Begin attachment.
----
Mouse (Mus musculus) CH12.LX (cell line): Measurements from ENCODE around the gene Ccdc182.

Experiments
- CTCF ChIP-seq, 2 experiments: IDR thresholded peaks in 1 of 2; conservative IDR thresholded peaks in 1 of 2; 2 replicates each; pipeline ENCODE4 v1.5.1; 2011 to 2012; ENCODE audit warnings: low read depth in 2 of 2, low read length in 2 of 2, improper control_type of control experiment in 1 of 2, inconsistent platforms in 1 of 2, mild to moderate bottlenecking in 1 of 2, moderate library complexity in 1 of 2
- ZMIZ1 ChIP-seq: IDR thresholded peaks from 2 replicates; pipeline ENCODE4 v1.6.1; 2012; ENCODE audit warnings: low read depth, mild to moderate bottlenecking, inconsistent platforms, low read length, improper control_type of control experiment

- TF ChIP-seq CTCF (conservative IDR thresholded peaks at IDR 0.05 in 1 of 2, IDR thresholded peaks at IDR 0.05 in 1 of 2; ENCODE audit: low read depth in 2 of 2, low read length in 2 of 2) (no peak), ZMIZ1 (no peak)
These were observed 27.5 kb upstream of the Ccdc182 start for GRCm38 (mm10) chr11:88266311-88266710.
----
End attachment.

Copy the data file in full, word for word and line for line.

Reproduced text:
Mouse (Mus musculus) CH12.LX (cell line): Measurements from ENCODE around the gene Ccdc182.

Experiments
- CTCF ChIP-seq, 2 experiments: IDR thresholded peaks in 1 of 2; conservative IDR thresholded peaks in 1 of 2; 2 replicates each; pipeline ENCODE4 v1.5.1; 2011 to 2012; ENCODE audit warnings: low read depth in 2 of 2, low read length in 2 of 2, improper control_type of control experiment in 1 of 2, inconsistent platforms in 1 of 2, mild to moderate bottlenecking in 1 of 2, moderate library complexity in 1 of 2
- ZMIZ1 ChIP-seq: IDR thresholded peaks from 2 replicates; pipeline ENCODE4 v1.6.1; 2012; ENCODE audit warnings: low read depth, mild to moderate bottlenecking, inconsistent platforms, low read length, improper control_type of control experiment

- TF ChIP-seq CTCF (conservative IDR thresholded peaks at IDR 0.05 in 1 of 2, IDR thresholded peaks at IDR 0.05 in 1 of 2; ENCODE audit: low read depth in 2 of 2, low read length in 2 of 2) (no peak), ZMIZ1 (no peak)
These were observed 27.5 kb upstream of the Ccdc182 start for GRCm38 (mm10) chr11:88266311-88266710.